From now on, when I attend a technology event, I’ll rep my role at IFTF up-front, and fill my pockets with IFTF business cards and stickers to boot. (Note to self: Make more stickers.) You have survived multiple board elections to earn these shoes, jmac; you should wear ‘em outside the house once in a while.

I must focus more on leveling up my projects’ contributors. I attended two quite inspirational talks early on the conference’s first day, Jen Weber’s “How to grow (or save) your favorite open source project” and Deirdré Straughan’s “Marketing your open source project”. Together, they made me feel impatient to better myself when comes to not just welcoming contributors to the open-source projects I manage, and not even just making them feel rewarded, but actively encouraging the more interested of them to stick around. With kindless, patience, and luck, one can level up initial “drive-by” project contributors into regular contributors, and then — in jewel-rare cases — into full-on project collaborators.

As the seasons accrue, I become more interested in knowing that I can safely leave projects I love, even projects that I personally started, and know that they’ll stay maintained and useful because I left them in the hands of people I trust. I lead more than one open-source project with user-audiences larger than merely myself, and while all enjoy a handful of contributors’ names attached, none really have any true collaborators, much less a succession plan. After these talks, I find myself very much moved to amend this.

I love open data, and I should play with it more. Finally, I really dug Nathan McMinn’s “Monitoring your city with open source IoT”. The speaker described a project he leads of sprinkling tiny, sensor-laden Arduino computers throughout his home city of Birmingham, Alabama as part of a citizen-led air-quality monitoring initiative. Working entirely in public spaces, the project neither hides its work from the municipal government, nor has it delayed itself by seeking unnecessary permission or resources from it. I really appreciated that!

It reminded me very much of my own work with BumpySkies, except in some ways more ambitious. BumpySkies analyzes and presents publicly available (if rather obscure) data in interesting ways, while McMinn’s project didn’t even have an API to start with, necessitating the team’s puzzling out how to collect the data in the first place. Even so, I found myself very much impressed by its scale, working at the level of a single, modestly sized American city.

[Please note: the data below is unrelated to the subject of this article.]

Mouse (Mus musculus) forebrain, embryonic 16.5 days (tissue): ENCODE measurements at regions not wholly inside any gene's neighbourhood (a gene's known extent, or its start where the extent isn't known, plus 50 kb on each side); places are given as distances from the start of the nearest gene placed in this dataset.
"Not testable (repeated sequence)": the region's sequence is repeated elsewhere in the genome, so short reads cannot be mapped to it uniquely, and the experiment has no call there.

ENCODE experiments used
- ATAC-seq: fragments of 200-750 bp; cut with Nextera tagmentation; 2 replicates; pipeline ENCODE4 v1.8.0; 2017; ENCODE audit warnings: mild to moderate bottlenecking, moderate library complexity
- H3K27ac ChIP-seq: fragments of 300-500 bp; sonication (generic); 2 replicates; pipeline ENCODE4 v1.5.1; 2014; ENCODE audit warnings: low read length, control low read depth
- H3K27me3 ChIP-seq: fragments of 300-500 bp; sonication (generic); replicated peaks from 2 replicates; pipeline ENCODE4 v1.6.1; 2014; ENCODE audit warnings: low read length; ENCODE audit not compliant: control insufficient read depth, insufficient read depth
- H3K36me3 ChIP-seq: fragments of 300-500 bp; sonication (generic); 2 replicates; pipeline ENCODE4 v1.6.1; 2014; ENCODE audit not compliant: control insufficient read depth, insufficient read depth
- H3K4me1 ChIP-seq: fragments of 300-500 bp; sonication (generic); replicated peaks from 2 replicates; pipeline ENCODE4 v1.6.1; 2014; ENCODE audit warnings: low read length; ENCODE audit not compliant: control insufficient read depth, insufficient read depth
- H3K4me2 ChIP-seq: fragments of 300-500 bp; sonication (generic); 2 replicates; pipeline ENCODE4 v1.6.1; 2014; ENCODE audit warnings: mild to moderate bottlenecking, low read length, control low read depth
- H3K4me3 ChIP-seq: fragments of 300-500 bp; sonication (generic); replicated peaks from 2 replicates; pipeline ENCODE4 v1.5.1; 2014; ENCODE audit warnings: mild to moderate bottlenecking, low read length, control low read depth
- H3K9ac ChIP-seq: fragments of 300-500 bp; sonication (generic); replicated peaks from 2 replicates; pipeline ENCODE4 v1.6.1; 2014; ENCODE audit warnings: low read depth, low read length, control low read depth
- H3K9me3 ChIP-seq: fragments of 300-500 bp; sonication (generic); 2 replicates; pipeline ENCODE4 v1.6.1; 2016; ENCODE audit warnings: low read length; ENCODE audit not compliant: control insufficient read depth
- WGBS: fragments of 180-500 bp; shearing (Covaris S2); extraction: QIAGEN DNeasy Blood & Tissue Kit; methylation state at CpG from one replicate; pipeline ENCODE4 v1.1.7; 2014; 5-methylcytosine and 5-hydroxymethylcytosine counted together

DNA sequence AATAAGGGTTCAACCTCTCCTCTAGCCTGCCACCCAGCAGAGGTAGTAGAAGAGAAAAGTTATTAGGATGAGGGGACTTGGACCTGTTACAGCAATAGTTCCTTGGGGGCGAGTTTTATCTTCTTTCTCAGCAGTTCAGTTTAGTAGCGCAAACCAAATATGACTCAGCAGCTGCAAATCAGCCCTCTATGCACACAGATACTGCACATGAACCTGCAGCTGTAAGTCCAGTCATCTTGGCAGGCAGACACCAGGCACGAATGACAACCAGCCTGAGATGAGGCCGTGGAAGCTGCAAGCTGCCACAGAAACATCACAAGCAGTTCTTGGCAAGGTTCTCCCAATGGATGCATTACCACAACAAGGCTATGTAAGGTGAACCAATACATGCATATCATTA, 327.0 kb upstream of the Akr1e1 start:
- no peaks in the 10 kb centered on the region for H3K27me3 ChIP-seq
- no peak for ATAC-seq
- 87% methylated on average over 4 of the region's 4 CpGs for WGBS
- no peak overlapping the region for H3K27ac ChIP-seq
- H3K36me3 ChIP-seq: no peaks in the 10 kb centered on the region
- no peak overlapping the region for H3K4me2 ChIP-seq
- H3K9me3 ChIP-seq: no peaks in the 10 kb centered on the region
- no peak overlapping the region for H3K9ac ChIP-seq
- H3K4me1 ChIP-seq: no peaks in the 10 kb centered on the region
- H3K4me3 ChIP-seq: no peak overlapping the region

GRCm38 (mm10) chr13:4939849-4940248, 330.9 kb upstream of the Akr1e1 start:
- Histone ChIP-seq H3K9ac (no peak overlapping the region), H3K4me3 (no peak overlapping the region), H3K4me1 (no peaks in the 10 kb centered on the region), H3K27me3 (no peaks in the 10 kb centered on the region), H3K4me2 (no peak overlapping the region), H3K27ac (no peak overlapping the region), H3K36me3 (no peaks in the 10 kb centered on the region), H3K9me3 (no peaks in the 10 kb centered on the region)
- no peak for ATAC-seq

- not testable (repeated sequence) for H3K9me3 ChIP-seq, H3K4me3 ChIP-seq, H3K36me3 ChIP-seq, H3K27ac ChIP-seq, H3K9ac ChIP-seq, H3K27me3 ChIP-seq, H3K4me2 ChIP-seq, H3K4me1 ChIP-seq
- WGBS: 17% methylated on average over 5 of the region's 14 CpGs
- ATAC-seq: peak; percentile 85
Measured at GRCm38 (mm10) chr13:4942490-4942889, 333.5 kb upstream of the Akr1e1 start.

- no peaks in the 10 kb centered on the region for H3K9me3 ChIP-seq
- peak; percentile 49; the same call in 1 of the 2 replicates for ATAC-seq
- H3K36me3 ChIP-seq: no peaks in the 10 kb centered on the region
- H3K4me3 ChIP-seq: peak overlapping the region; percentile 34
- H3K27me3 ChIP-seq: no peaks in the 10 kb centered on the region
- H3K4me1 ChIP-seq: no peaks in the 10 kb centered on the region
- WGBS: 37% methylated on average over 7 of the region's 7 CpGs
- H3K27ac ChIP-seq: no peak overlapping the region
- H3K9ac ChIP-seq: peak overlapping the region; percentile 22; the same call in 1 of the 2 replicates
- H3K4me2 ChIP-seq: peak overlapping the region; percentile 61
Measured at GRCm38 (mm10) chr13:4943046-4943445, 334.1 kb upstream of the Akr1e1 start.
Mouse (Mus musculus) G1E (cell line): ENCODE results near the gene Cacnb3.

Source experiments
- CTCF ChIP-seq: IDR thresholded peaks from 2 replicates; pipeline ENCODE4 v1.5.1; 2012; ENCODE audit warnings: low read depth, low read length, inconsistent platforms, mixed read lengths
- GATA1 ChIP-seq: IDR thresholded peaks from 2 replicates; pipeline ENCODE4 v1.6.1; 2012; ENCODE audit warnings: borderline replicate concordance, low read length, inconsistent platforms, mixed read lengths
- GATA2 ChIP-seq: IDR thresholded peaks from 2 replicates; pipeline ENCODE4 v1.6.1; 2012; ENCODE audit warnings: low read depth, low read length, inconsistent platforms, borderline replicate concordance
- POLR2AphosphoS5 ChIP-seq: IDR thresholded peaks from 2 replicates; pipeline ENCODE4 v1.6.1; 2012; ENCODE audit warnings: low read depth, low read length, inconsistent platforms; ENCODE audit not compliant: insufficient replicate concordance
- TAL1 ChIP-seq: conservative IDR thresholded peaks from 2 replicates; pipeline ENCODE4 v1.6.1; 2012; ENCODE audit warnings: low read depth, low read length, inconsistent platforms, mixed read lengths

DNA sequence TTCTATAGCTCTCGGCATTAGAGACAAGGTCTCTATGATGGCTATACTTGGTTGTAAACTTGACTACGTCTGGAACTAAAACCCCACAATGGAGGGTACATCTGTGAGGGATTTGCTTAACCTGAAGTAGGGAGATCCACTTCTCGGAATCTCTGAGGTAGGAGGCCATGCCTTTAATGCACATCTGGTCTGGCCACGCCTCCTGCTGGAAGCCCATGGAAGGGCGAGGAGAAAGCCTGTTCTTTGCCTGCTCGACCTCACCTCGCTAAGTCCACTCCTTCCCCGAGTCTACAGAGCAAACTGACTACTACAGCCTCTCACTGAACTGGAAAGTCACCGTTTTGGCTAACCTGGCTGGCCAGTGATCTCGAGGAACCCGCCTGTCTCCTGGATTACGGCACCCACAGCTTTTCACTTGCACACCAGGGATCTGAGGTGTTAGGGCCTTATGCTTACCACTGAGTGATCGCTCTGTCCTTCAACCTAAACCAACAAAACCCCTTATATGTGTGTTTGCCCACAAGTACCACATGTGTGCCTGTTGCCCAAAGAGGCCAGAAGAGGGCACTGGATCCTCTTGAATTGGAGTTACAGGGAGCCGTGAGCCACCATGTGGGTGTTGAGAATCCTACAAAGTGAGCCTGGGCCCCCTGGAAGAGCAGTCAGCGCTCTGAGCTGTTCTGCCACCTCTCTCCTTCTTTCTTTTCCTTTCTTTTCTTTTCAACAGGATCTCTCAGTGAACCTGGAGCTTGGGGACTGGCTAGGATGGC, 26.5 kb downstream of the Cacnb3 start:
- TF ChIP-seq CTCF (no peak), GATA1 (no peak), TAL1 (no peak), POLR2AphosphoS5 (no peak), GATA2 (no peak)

I haven’t added any new features to BumpySkies since launching it two years ago in part due to my fear that the Trump administration, currying favor from its anti-intellectual base, might at any moment shut down the taxpayer-funded data sources BumpySkies relies on. McMinn’s talk, though, explicitly advocated local action, looking for opportunities in one’s own city to build something creative for the enrichment or edification of fellow citizens. It could be it an end-to-end project like his, or a new use for an extant API. Before he finished talking, I saw that Rhode Island does indeed publish an API for the buses that trundle past my Providence home all day long, and I spent my lunch hour scribbling out some ridiculous ideas for what I could do with it. I know that any work I did in this smaller sphere would feel much less susceptible to the increasingly polarized whims of national politics.

I may talk a good game about growing up and into more of a mangement role, but I will always be a hacker. Even as I perform more staid “adulting” in the technological realm, it would behoove me to always have at least one fun and invigorating project on the stove. I know from experience that I love working with public APIs like this, and thinking about them city-scale makes me hunrgy to try something new and beautifully absurd.